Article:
Kenya and Tanzania are home to diverse groups of nomadic herders, or pastoralists — peoples like the Maasai, Turkana and Samburu who depend on cattle for their survival and cross wide expanses of grasslands to keep their cows fed.
They also engage in occasional cattle raiding. Men arm themselves with AK-47s, which you can buy for around $8 in parts of East Africa, and sneak into their rivals’ territory in the dead of night to steal cows. Sometimes, the consequences are deadly.
CU Boulder researchers John O’Loughlin and Terrence McCabe had long wondered: In arid regions of the world like these wide pasturelands, could climate change make violence worse?
"The future of peoples like the Maasai or Turkana may depend on tackling all of these challenges and more together."
“When people live on the margins already, it doesn’t take much to push them over the edge to take desperate measures,” said O’Loughlin, professor of geography.
To get to the bottom of that question, O’Loughlin and McCabe, professor of anthropology, teamed up over the last decade to conduct several surveys of communities across Kenya. They discovered that people who fled their homes to escape drought, including some pastoralists, were over three times more likely to be victims of violence than Kenyans who remained in place.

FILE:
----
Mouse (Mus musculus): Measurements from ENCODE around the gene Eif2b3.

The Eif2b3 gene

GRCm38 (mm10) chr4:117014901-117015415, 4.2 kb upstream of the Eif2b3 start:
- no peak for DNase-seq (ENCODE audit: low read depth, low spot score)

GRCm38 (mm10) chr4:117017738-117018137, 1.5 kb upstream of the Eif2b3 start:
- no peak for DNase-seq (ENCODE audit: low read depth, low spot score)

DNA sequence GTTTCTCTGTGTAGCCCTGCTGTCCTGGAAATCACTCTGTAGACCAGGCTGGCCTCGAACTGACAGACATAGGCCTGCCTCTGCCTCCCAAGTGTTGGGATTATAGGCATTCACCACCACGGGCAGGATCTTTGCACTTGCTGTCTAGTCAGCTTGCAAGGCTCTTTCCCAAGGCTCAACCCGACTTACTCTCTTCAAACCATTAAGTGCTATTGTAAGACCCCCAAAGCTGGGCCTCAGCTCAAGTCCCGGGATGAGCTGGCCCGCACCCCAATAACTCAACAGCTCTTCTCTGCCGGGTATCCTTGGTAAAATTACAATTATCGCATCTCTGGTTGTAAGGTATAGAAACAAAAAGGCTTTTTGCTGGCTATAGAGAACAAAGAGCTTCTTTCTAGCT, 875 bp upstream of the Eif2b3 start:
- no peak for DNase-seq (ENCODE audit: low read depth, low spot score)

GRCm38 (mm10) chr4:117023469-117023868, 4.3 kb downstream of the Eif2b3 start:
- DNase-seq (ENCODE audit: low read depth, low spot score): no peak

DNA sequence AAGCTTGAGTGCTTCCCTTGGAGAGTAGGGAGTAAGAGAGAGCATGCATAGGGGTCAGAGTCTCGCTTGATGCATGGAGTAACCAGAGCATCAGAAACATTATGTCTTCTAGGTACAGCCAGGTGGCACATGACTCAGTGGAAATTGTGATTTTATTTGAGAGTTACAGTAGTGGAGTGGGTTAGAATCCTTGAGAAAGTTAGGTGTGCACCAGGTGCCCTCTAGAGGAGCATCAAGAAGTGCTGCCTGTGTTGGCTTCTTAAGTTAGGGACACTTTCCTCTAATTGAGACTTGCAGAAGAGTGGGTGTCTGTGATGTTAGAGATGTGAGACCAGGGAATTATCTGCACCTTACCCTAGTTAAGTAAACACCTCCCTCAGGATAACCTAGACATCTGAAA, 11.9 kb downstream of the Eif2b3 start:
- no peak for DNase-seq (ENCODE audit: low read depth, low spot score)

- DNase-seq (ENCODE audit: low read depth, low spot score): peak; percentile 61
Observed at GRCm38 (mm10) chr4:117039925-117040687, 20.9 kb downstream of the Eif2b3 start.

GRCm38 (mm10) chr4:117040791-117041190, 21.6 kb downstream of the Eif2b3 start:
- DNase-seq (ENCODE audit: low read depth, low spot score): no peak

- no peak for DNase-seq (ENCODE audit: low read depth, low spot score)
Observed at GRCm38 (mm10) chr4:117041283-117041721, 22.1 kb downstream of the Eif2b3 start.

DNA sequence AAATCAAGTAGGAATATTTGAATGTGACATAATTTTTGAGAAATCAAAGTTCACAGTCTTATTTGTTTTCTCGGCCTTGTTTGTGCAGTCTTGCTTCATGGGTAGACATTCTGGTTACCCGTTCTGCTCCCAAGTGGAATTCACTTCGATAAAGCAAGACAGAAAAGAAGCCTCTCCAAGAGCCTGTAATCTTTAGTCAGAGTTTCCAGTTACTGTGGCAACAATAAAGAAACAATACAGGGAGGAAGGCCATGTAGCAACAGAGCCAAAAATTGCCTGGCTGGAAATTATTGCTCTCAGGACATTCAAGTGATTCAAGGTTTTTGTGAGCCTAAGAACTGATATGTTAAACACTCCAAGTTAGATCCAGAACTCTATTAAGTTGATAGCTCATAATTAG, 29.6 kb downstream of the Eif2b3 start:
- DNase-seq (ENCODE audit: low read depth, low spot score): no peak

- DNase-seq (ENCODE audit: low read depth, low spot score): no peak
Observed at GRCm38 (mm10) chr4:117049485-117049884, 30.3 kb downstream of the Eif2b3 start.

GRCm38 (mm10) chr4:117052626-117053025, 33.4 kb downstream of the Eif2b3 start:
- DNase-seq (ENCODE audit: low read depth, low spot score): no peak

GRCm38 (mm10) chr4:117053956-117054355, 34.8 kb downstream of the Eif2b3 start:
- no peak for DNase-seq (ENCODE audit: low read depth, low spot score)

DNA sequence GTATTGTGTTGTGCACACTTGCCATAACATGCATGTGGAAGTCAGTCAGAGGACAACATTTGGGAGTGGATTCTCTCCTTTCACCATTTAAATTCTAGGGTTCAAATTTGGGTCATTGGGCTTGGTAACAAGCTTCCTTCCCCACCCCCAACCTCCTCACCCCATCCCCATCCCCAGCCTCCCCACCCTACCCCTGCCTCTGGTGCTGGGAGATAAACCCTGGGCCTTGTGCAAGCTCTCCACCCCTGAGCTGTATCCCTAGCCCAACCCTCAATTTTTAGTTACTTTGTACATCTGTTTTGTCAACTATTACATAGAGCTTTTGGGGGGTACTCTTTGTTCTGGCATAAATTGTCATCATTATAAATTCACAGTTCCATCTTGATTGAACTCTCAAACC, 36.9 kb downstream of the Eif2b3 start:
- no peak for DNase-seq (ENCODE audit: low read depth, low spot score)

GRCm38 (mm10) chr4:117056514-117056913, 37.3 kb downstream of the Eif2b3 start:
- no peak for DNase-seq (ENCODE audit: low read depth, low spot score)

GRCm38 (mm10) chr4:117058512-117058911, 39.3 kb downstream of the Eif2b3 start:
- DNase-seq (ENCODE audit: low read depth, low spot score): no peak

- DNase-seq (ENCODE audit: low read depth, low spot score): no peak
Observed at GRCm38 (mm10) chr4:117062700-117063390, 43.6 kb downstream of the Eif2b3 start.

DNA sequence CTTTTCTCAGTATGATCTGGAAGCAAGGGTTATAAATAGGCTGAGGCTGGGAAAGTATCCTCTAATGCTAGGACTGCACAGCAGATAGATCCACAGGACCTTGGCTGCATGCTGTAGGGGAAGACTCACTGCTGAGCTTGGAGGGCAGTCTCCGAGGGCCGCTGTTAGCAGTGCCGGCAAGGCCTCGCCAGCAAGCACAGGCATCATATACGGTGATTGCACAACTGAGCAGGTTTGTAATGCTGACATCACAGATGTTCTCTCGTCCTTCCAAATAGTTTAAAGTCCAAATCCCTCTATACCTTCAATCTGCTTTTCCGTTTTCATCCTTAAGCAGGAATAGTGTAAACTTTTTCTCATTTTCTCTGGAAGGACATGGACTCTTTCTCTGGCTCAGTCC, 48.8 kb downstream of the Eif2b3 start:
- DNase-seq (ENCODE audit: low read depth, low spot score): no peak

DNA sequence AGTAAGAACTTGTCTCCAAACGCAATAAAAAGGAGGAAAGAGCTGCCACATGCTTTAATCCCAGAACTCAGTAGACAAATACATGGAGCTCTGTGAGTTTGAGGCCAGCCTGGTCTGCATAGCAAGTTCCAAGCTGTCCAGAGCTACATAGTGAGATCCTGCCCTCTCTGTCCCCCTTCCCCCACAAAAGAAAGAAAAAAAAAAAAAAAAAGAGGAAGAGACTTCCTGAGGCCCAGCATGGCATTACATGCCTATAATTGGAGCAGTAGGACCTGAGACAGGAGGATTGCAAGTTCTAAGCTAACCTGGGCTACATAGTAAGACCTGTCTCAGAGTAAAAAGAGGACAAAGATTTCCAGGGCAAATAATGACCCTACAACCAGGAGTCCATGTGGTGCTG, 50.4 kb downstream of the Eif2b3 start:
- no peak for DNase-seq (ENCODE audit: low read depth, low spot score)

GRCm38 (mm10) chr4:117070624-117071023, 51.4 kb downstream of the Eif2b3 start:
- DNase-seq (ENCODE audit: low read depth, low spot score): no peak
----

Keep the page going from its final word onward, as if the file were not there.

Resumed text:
But the situation is complicated: In many pastoralist communities, traditional elders often meet with leaders from nearby communities, even sworn enemies, to hash out their differences. Those kinds of leaders seem to significantly reduce the risk of disagreements devolving into bloodshed, even in the midst of severe droughts.
O’Loughlin and McCabe worry, however, that East Africa’s pastoralist peoples may be losing their ability to adapt to a changing environment. The team surveyed more than 500 people from Isiolo County near the center of Kenya four times from early 2020 to early 2022. Their preliminary results suggest that life in this region is getting worse as people contend with the COVID-19 pandemic, a historic locust invasion and repeated droughts.
"The future of peoples like the Maasai or Turkana may depend on tackling all of these challenges and more together," McCabe said.
“What I’m worried about is that people who have been resilient to these kinds of environmental changes for centuries will lose their resilience,” he said.